My son, who you have all heard of from time to time, recently got his first summer job –ushering for the Minnesota Twins. What a great gig for a 17-year old. And it wasn’t like he went on an extensive search. His first interview (ever) and he was hired.
These are, as you can imagine, highly desirable jobs, and the interview process was basically over at the time he went in. But his dad’s partner had a connection to the hiring manager through her work, and he agreed to see Noah. Noah dressed up, was polite, appropriately serious, and presented himself well, and, as I said, got the job.
To his credit, he found this both affirming and troubling. “They would never have interviewed me if it wasn’t for the connection. Is that fair?” he asked me. I told him there were multiple perspectives on this. On the one hand, he is privileged. He is a white kid from a middle-class family. He speaks well and is nice-looking and healthy. None of these things did he particularly earn. It would be a fair perspective to say they are accidents of fate (and what one does with that has been debated for decades).
But that’s not my perspective, fundamentally. I (of course) look at this issue through the lens of the Seven Levels of Effectiveness. From below the line, connection can be all about nepotism and manipulation—what can I get out of this relationship for my own ends? And from above the line, the benefits of connection can be the rich fruit of living a conscious and kind life.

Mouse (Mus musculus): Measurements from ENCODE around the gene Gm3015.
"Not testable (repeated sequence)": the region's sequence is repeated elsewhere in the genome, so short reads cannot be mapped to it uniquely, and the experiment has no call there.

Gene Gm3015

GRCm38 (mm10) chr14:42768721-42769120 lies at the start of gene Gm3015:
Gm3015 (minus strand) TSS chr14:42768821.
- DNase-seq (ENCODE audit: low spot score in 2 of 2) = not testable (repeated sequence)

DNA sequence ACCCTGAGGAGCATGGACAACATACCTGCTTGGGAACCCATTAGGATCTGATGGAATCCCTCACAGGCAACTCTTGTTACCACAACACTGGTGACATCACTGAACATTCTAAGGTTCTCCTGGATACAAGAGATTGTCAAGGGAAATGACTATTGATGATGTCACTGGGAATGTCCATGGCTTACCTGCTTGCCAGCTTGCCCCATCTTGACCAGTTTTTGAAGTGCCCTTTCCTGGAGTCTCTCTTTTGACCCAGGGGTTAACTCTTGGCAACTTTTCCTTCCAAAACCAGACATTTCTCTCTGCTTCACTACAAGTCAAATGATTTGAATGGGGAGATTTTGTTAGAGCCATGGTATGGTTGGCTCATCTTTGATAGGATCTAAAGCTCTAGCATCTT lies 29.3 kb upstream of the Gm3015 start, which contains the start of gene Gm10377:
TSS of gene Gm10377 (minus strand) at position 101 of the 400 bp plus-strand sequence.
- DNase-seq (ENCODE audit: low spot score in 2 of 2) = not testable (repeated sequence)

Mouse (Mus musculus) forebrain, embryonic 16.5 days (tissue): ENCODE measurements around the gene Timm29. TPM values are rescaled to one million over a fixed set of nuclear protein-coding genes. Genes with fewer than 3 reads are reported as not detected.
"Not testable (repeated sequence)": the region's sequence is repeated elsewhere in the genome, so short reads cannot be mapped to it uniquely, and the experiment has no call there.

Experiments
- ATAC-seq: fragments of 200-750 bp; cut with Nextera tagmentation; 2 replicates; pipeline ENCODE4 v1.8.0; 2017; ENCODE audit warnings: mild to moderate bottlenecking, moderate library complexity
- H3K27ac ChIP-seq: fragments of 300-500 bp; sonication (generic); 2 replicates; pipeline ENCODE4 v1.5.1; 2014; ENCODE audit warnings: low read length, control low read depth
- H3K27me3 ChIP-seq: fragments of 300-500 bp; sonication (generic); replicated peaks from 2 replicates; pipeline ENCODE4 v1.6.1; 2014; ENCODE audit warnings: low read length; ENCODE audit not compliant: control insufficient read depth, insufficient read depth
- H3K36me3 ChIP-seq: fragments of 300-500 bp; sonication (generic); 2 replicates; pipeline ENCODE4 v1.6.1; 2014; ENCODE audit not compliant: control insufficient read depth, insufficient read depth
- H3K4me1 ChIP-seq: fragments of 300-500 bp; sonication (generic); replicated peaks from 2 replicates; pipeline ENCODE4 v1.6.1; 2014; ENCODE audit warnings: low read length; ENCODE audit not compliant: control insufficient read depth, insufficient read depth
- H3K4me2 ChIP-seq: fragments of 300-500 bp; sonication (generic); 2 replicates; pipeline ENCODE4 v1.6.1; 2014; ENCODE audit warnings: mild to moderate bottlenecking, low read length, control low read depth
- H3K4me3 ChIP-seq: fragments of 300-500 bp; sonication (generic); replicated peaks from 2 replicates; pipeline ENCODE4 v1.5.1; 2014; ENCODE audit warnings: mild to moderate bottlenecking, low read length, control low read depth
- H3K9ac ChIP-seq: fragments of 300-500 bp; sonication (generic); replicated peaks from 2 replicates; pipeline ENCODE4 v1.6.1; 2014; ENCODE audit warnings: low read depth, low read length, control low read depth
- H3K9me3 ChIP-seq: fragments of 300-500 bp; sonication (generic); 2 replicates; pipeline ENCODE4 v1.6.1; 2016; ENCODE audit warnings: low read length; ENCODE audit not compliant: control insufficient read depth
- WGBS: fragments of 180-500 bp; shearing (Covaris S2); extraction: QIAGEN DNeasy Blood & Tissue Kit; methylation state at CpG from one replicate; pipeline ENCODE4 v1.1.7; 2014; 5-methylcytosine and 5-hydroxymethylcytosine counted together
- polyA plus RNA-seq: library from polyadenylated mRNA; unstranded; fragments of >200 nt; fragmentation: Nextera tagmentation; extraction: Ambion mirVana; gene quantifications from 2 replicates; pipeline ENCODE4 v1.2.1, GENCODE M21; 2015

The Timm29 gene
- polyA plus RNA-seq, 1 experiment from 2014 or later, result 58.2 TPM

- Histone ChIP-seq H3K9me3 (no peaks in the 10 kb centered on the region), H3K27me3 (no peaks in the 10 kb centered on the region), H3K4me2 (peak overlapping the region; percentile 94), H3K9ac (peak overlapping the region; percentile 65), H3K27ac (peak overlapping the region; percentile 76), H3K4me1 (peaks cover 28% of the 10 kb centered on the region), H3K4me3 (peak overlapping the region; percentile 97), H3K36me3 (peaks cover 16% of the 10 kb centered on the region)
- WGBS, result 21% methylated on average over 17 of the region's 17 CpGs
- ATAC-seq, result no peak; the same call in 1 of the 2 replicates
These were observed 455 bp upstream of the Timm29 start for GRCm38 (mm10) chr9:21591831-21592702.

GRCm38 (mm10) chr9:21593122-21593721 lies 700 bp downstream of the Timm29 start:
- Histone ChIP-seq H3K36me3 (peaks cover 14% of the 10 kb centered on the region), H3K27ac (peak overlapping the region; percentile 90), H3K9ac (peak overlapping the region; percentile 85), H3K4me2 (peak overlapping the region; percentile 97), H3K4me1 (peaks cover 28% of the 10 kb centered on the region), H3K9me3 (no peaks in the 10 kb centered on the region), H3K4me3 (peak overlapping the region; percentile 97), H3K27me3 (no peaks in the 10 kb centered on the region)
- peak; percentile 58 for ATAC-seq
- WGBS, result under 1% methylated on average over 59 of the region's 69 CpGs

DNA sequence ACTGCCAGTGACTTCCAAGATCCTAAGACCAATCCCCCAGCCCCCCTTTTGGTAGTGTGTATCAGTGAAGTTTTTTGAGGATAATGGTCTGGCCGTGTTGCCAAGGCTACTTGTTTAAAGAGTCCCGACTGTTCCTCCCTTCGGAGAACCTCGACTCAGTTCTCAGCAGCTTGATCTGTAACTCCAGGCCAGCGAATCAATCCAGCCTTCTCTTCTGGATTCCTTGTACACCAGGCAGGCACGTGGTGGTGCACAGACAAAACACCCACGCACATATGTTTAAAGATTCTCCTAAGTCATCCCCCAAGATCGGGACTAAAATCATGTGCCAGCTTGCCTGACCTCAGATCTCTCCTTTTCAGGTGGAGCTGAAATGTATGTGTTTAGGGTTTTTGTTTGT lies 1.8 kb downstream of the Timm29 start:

In this perspective, I told him, if his dad’s partner had been a jerk, most likely the hiring partner would not have been interested in helping her with something where there was no benefit to him. She is, however an extremely nice person, and it makes sense that others want to help when she asks for a favor. And if Noah had been unkind to her, or wasn’t the sort of kid who was responsible and conscientious, she wouldn’t have been very motivated to stick her neck out for him. And even with this help connecting, he did have to impress the manager and get the job on his own.
Now look, I’m not completely naïve. I know that this also happens far too often below the line, where people get benefits through nepotism or bias, which they in no way deserve. But that isn’t the only story, and it’s not what seemed to be true in this case. The lesson I wanted to leave Noah with is that being a good person and maintaining positive connections with others is a crucial part of life.
We do this, in my view, fundamentally because above the line, it is who we want to be. We are gracious, connected and kind not because of what others can do for us, but because this is how we want to live our lives. And among the benefits of living this way, the fruit of watering the tree of friendship, is that people help us when they can. That’s my story, and I’m sticking to it. 🙂